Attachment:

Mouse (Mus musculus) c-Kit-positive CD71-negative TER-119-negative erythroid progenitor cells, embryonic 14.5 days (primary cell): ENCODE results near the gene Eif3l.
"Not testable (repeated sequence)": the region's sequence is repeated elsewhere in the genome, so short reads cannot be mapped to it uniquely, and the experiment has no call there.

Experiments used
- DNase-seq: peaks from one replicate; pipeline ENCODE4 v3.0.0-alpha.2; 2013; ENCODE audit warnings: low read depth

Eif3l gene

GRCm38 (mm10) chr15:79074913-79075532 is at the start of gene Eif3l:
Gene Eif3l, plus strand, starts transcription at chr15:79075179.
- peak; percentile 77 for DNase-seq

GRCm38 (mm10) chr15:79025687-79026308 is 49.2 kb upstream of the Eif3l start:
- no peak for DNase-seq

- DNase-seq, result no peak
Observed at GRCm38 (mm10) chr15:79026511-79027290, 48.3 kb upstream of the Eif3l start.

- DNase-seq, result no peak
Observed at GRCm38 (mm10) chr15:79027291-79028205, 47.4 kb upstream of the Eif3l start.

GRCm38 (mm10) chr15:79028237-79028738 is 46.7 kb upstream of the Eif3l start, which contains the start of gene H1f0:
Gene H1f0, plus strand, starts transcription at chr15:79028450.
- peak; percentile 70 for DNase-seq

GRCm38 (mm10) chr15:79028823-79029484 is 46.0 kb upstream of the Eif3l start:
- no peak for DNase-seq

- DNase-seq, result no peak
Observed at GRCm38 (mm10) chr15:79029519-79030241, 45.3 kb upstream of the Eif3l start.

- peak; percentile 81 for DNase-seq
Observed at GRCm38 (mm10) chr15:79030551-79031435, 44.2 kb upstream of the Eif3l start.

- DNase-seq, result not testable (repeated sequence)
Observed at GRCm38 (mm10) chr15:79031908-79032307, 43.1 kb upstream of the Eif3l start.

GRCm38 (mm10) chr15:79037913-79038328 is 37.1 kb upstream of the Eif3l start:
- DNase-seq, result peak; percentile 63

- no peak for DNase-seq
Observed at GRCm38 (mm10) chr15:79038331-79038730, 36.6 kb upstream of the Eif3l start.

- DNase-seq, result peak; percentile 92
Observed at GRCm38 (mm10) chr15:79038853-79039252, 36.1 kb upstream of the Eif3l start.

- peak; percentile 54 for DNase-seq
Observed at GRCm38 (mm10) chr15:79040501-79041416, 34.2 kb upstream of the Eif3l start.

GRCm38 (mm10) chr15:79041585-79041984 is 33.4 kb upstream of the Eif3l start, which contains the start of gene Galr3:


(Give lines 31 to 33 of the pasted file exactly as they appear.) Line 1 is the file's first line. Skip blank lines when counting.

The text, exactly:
Observed at GRCm38 (mm10) chr15:79038853-79039252, 36.1 kb upstream of the Eif3l start.

- peak; percentile 54 for DNase-seq
Observed at GRCm38 (mm10) chr15:79040501-79041416, 34.2 kb upstream of the Eif3l start.